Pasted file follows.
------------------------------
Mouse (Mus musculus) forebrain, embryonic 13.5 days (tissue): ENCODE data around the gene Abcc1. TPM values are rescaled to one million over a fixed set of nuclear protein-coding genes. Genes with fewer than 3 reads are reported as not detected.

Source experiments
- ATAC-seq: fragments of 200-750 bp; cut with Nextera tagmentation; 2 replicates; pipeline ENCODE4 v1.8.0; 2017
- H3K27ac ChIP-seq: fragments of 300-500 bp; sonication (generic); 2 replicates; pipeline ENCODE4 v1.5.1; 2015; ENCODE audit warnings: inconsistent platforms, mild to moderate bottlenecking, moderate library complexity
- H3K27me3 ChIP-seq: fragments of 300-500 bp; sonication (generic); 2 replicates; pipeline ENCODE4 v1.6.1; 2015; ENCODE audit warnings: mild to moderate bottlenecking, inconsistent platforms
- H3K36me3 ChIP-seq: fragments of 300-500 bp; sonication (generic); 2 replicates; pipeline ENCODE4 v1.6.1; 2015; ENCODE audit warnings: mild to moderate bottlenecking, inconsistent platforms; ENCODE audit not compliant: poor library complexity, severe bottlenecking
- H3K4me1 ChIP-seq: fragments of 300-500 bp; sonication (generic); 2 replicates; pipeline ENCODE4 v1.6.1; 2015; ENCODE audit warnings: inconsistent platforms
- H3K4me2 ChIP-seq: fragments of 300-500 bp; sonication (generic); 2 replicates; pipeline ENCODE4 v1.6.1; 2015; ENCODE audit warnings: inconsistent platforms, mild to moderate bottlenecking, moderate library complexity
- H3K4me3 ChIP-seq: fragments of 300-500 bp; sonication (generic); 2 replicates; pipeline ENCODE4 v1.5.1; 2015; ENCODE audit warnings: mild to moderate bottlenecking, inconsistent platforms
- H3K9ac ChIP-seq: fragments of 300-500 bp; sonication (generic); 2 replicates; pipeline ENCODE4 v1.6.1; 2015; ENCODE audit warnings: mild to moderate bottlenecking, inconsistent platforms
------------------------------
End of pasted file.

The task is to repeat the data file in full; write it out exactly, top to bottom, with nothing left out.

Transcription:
Mouse (Mus musculus) forebrain, embryonic 13.5 days (tissue): ENCODE data around the gene Abcc1. TPM values are rescaled to one million over a fixed set of nuclear protein-coding genes. Genes with fewer than 3 reads are reported as not detected.

Source experiments
- ATAC-seq: fragments of 200-750 bp; cut with Nextera tagmentation; 2 replicates; pipeline ENCODE4 v1.8.0; 2017
- H3K27ac ChIP-seq: fragments of 300-500 bp; sonication (generic); 2 replicates; pipeline ENCODE4 v1.5.1; 2015; ENCODE audit warnings: inconsistent platforms, mild to moderate bottlenecking, moderate library complexity
- H3K27me3 ChIP-seq: fragments of 300-500 bp; sonication (generic); 2 replicates; pipeline ENCODE4 v1.6.1; 2015; ENCODE audit warnings: mild to moderate bottlenecking, inconsistent platforms
- H3K36me3 ChIP-seq: fragments of 300-500 bp; sonication (generic); 2 replicates; pipeline ENCODE4 v1.6.1; 2015; ENCODE audit warnings: mild to moderate bottlenecking, inconsistent platforms; ENCODE audit not compliant: poor library complexity, severe bottlenecking
- H3K4me1 ChIP-seq: fragments of 300-500 bp; sonication (generic); 2 replicates; pipeline ENCODE4 v1.6.1; 2015; ENCODE audit warnings: inconsistent platforms
- H3K4me2 ChIP-seq: fragments of 300-500 bp; sonication (generic); 2 replicates; pipeline ENCODE4 v1.6.1; 2015; ENCODE audit warnings: inconsistent platforms, mild to moderate bottlenecking, moderate library complexity
- H3K4me3 ChIP-seq: fragments of 300-500 bp; sonication (generic); 2 replicates; pipeline ENCODE4 v1.5.1; 2015; ENCODE audit warnings: mild to moderate bottlenecking, inconsistent platforms
- H3K9ac ChIP-seq: fragments of 300-500 bp; sonication (generic); 2 replicates; pipeline ENCODE4 v1.6.1; 2015; ENCODE audit warnings: mild to moderate bottlenecking, inconsistent platforms